By Scott Wohlers
A relatively new area for tax protection that has stimulated some interest and excitement amongst investors is something called Opportunity Zones. If you have recently incurred capital gains and are interested in deferring, reducing or eliminating those gains, you may benefit from investing in an Opportunity Zone.
Opportunity Zones were created as a portion of the Tax Cuts and Jobs Act passed in December 2017. The purpose of Opportunity Zones is to encourage investment in low-income areas to help increase employment, stimulate the local economy and create an overall improved quality of life. Opportunity Zone investing from the new act creates three types of tax benefits for investors. First, a deferral of capital gains until December 31, 2026; second, a potential for partial forgiveness of capital gain depending on when the investment into the Opportunity Zone investment is made; and lastly, if the investment is held for more than ten years there is no tax paid on future gains. The initial perception was that Opportunity Zone investing was just about commercial real estate investing. However, this is not the case at all!
So, what are Opportunity Zones and how do they work? In March 2018, the Governor of each state and US Territory was responsible for nominating different areas of their state that fell within the bottom 20% of income relative to the national average. The zones have already been selected, with over 8,700 census tracts nationally and 427 tracts in Florida alone. A map of Florida Opportunity Zones is included for your information. You can go online and view the zones in your area by visiting the Treasury Department’s website. In Jacksonville two areas that you may be familiar with include St. Nicholas and Lakeshore as well as some locations in Mayport, Atlantic Beach, and Yulee.
Opportunity Zone investing is very limited in scope; only those individuals (including trusts and estates), corporations or partnerships that have recently incurred a large capital gain can benefit. Before Opportunity Zones, the only way to defer paying Capital Gains taxes was to own a rental/investment property, sell it for a profit, and then roll the gains into similar property through a 1031 Exchange. This is not the case for Opportunity Zone investing; any capital gain incurred can be deferred and real estate is not the only investment vehicle available through Opportunity Zone investing.
Investors who incur a gain, whether from the sale of a business, highly appreciated stock, or the sale of property, must invest their gains in Opportunity Funds within 180 days of realizing the gain to qualify for the tax incentives. The Opportunity Fund is the centerpiece of Opportunity Zone investing because capital from the fund will be deployed into the investment vehicle within an Opportunity Zone. The investor must create a Corporation (or an LLC filing as a Corporation) or a Partnership (General or Limited) that will hold the fund. The investor self-certifies with the IRS that the funds under the Corporation or Partnership are indeed an Opportunity Fund. The investor then has 30 months to deploy the capitol into an investment within an opportunity zone.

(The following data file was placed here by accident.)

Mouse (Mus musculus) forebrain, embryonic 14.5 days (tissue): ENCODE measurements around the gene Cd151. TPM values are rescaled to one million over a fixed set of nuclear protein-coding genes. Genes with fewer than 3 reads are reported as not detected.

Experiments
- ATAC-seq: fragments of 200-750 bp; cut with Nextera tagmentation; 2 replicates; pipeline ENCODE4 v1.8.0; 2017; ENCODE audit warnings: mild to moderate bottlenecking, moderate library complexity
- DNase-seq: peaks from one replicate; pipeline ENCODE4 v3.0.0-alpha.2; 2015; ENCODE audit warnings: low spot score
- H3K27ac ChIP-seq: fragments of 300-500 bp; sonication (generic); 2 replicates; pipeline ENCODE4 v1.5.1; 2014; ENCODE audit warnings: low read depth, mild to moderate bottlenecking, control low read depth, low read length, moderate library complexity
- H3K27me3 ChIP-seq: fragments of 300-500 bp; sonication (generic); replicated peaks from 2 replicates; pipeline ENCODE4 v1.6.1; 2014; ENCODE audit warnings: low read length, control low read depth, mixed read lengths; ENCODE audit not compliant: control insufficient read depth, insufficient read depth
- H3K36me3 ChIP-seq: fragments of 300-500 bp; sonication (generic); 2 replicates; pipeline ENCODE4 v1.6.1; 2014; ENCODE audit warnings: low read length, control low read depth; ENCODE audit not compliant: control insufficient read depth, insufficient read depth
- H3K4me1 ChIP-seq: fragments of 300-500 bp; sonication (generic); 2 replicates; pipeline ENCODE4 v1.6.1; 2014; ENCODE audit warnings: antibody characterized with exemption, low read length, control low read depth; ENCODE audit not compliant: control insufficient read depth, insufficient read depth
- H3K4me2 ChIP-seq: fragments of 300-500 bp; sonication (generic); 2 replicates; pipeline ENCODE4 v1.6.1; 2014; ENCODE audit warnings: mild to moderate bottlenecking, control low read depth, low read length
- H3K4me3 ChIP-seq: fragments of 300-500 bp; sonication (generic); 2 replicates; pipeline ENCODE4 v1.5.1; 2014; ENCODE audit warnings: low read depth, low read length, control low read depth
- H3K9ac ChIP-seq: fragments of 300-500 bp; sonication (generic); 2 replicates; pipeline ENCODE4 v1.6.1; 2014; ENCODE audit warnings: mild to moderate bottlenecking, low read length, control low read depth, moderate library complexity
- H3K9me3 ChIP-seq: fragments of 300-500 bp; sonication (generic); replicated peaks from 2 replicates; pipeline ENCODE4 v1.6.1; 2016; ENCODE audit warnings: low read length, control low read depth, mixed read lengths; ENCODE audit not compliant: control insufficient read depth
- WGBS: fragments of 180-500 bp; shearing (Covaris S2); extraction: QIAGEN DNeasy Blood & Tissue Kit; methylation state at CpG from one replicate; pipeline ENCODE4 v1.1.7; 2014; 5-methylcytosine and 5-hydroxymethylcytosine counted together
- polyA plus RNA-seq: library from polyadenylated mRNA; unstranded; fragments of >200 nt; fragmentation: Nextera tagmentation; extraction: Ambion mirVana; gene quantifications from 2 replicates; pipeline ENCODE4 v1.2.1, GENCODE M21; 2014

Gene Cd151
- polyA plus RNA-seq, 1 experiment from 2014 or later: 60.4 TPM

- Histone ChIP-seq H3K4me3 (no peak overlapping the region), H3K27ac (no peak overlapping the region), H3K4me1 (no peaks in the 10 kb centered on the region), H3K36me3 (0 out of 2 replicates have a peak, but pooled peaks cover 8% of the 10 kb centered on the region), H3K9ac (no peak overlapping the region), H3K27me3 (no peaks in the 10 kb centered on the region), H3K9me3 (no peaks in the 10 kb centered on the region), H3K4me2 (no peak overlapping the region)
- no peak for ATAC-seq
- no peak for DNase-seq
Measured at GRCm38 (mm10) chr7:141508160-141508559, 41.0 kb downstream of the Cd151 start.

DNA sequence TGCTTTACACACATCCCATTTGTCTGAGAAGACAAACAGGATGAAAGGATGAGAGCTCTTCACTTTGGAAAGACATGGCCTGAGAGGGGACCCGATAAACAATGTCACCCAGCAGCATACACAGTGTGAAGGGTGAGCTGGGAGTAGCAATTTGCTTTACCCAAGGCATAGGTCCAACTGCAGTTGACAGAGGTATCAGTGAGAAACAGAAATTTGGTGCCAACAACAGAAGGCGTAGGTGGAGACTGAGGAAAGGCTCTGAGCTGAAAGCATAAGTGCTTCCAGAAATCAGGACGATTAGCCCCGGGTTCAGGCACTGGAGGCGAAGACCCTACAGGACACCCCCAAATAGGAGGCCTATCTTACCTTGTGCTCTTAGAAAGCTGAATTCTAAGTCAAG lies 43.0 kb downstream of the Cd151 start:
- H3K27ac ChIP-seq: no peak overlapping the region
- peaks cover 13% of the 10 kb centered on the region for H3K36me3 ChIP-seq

An investor can buy shares of stock for a domestic company that operates primarily within an Opportunity Zone, purchase a business itself that operates primarily within an Opportunity Zone, or buy land/real estate within an Opportunity Zone. If an investor buys land or property, they must substantially improve the property within 30 months. For example, if you buy a warehouse for $1 million you would have to invest an additional $1 million in the property itself. If you are buying land, you still have the same improvement requirements, however, by adding any type of building on the property you meet the improvement requirements. If you buy a business or buy stock in a business operating within an Opportunity Zone, 70% of the tangible business assets must be located in an Opportunity Zone. There are also some businesses, including establishments whose primary income comes from the sale of alcohol or alcoholic beverages, that do not qualify. It is important to make sure you are investing in a qualifying business.
There are several tax benefits, and depending on when, and for how long you hold the investment, they may vary. There are three potential tax incentives; deferral of initial capital gains tax, potential partial forgiveness of the original capital gain, and no capital gain tax on the appreciation upon sale. For example, if an investor who incurred a capital gain in 2019, created an Opportunity Fund and invested the gain into that fund, they would see their capital gains forgiven 15% when they pay taxes for 2026. If they invest in an Opportunity Fund by the end of 2021, they will see a reduction in their initial capital gain by 10% when they are due. If that same investor holds onto their investment within the Opportunity Zone for ten years, they wouldn’t have to pay any capital gains if they sold the property/business for a profit.
Riverplace Capital has financial expertise in Opportunity Zones and can provide a consultation or presentation upon request. For more information contact us at (904)346-3460.
*Riverplace Capital is not a CPA or Tax Law firm; for specific tax advice consult your CPA or Tax Attorney.